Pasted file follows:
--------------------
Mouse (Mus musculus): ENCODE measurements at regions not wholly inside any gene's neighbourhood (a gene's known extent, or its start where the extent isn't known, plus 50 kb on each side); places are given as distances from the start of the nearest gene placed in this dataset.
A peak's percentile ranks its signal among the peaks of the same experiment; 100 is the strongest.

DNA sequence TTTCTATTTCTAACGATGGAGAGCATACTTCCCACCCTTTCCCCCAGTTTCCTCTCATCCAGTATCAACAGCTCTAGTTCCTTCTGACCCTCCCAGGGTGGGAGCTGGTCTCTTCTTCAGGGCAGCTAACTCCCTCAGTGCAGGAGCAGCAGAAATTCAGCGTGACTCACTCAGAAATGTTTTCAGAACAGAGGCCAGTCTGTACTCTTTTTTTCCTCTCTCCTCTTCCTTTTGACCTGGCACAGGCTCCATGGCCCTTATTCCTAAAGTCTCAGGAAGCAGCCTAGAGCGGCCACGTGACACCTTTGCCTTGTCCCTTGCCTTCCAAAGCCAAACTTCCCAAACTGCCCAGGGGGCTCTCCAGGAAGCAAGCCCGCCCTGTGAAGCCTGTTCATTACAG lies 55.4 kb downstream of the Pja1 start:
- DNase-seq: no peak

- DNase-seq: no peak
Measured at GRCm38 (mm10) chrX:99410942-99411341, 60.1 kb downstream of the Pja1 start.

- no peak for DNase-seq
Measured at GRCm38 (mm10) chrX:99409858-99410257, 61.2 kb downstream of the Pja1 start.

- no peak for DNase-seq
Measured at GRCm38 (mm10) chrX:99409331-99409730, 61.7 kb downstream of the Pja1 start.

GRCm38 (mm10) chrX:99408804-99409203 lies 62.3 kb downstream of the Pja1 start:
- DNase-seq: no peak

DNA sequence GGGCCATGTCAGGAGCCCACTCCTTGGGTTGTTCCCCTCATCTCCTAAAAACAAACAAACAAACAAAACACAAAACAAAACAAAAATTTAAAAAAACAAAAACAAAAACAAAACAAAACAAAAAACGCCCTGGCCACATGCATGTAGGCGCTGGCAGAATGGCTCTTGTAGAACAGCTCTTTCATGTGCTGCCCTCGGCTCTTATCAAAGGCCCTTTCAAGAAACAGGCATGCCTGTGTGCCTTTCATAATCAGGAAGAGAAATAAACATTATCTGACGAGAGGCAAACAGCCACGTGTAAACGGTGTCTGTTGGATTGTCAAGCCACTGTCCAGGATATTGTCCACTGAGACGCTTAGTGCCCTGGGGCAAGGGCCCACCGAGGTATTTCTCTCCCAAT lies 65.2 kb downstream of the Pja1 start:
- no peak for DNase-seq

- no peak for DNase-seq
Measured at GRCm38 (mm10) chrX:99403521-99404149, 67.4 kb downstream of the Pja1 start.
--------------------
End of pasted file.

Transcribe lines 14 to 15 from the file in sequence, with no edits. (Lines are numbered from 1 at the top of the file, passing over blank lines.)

- no peak for DNase-seq

- no peak for DNase-seq